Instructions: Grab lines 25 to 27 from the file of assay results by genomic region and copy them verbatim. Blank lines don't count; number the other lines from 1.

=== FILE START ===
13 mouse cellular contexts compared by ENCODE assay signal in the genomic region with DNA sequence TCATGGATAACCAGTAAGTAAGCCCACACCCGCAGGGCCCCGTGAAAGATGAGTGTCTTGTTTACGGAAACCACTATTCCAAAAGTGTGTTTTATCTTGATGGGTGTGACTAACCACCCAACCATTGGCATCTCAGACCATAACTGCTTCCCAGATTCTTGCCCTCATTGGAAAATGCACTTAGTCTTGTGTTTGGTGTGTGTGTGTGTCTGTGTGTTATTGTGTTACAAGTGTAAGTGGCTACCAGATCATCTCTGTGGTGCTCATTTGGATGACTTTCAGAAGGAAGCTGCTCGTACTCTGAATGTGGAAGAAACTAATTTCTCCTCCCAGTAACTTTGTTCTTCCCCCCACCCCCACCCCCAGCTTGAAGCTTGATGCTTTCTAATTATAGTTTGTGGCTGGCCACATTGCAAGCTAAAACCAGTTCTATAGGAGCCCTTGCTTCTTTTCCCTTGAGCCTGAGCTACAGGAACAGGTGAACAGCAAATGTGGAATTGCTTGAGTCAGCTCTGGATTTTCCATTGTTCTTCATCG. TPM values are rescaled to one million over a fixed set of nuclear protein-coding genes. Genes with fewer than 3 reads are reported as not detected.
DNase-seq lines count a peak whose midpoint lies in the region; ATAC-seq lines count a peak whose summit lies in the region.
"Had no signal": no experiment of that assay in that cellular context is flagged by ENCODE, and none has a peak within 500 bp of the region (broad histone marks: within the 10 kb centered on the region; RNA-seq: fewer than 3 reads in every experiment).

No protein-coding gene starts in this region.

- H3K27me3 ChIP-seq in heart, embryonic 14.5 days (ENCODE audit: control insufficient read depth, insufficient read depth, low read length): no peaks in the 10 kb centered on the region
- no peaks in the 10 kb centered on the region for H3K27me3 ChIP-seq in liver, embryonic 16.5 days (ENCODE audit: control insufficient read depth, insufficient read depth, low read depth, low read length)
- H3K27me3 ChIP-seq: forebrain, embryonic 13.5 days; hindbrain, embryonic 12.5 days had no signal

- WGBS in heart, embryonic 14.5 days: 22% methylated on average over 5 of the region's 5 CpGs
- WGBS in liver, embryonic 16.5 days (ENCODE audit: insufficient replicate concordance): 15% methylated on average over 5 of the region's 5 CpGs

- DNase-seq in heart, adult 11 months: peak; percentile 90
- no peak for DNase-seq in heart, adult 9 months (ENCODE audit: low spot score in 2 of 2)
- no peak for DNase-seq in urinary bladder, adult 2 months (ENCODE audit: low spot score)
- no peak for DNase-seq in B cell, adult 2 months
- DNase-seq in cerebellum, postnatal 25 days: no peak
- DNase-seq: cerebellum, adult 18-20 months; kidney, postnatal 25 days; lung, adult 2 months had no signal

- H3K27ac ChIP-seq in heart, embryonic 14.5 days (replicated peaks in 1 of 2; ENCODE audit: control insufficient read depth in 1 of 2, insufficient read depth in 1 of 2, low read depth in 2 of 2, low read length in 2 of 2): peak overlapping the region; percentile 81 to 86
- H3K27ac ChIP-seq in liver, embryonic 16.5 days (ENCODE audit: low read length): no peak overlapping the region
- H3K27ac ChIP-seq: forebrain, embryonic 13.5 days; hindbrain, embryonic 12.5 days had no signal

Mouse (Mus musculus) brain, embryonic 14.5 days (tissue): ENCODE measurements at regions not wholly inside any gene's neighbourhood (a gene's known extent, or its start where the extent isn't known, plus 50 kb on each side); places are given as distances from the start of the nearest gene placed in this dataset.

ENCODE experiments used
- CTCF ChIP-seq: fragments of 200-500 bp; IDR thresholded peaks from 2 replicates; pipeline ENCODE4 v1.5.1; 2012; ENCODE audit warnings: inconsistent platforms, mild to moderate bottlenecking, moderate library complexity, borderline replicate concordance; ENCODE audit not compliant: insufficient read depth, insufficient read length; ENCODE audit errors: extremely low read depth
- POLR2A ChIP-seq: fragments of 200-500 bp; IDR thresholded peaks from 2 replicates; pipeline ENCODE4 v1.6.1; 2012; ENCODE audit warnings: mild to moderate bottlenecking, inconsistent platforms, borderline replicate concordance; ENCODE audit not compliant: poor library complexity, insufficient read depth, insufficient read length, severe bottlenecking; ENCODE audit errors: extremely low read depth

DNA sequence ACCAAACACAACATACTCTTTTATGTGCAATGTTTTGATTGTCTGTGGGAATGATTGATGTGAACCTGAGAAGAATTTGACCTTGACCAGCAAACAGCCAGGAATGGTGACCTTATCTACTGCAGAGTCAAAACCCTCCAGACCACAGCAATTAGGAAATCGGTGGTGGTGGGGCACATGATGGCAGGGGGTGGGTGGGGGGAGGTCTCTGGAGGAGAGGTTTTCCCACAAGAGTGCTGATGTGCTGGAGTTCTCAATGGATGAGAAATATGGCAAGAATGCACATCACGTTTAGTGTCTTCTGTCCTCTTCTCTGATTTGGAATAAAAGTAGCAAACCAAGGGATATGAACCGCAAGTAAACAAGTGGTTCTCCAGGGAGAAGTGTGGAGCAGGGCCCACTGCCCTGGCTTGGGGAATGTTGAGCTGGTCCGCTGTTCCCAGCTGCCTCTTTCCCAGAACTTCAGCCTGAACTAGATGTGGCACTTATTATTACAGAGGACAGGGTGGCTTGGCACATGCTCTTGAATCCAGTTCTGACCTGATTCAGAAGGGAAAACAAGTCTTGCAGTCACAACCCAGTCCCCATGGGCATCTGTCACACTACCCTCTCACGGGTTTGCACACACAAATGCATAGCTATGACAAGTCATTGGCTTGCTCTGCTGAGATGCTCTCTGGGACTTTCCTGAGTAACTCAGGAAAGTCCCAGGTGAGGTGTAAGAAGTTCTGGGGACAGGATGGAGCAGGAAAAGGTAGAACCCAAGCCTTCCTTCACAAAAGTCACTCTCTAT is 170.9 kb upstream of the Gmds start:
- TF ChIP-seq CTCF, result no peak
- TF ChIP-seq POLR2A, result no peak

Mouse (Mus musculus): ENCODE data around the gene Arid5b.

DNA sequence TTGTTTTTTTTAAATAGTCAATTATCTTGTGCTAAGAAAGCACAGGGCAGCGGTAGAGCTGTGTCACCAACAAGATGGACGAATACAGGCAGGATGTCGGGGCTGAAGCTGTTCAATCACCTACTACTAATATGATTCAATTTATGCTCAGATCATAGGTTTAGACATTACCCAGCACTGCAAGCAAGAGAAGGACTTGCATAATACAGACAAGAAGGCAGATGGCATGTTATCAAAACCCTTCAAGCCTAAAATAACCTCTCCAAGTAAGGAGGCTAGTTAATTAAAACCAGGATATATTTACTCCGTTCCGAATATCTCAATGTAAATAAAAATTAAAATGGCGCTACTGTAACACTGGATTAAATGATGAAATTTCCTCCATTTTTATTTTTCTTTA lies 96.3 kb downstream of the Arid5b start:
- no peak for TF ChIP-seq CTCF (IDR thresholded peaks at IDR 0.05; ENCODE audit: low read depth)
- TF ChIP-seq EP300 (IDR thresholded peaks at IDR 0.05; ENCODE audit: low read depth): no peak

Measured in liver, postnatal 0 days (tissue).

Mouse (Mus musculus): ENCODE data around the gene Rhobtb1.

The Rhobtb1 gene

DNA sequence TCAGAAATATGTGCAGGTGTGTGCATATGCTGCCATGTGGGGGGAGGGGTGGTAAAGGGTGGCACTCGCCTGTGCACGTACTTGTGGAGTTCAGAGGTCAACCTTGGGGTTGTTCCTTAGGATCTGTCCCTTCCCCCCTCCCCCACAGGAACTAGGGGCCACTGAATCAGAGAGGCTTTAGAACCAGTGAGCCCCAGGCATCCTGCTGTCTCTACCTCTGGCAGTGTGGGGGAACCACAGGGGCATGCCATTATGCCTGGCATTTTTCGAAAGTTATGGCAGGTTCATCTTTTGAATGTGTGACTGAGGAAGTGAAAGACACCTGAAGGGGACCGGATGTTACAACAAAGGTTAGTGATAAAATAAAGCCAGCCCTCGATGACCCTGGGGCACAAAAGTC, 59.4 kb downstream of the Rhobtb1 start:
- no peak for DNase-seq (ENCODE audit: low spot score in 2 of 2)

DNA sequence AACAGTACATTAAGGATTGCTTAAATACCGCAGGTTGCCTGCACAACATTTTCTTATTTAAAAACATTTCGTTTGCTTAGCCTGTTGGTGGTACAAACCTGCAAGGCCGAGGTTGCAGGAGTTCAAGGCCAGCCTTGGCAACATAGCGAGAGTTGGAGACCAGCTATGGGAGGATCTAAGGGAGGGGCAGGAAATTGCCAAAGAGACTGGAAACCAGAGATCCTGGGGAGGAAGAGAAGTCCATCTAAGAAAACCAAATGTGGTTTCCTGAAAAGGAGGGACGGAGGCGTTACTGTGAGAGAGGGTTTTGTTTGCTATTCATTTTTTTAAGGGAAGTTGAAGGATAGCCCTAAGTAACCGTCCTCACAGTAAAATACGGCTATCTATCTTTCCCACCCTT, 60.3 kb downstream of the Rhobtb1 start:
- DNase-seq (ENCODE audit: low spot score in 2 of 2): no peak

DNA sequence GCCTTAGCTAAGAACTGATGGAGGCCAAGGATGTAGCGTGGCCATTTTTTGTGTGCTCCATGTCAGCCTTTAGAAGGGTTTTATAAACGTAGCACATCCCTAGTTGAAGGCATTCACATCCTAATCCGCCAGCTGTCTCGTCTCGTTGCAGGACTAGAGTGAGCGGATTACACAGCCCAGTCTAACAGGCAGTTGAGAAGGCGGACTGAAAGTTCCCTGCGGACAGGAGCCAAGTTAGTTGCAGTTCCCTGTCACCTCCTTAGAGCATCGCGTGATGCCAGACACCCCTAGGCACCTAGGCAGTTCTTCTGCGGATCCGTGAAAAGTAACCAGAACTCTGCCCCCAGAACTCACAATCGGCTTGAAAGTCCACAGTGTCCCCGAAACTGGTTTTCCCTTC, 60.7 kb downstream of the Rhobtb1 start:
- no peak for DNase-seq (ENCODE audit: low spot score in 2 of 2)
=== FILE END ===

- TF ChIP-seq POLR2A, result no peak

Mouse (Mus musculus): ENCODE data around the gene Arid5b.

DNA sequence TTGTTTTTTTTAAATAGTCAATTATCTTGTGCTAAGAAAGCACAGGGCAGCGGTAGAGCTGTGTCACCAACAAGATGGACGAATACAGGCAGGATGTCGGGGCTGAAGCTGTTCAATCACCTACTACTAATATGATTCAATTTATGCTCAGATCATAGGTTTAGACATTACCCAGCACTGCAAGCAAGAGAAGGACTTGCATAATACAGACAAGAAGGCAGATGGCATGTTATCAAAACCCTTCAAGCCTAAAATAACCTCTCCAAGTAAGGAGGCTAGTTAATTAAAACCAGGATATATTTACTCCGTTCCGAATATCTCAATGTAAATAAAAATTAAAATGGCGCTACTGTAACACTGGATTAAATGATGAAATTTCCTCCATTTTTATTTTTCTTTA lies 96.3 kb downstream of the Arid5b start: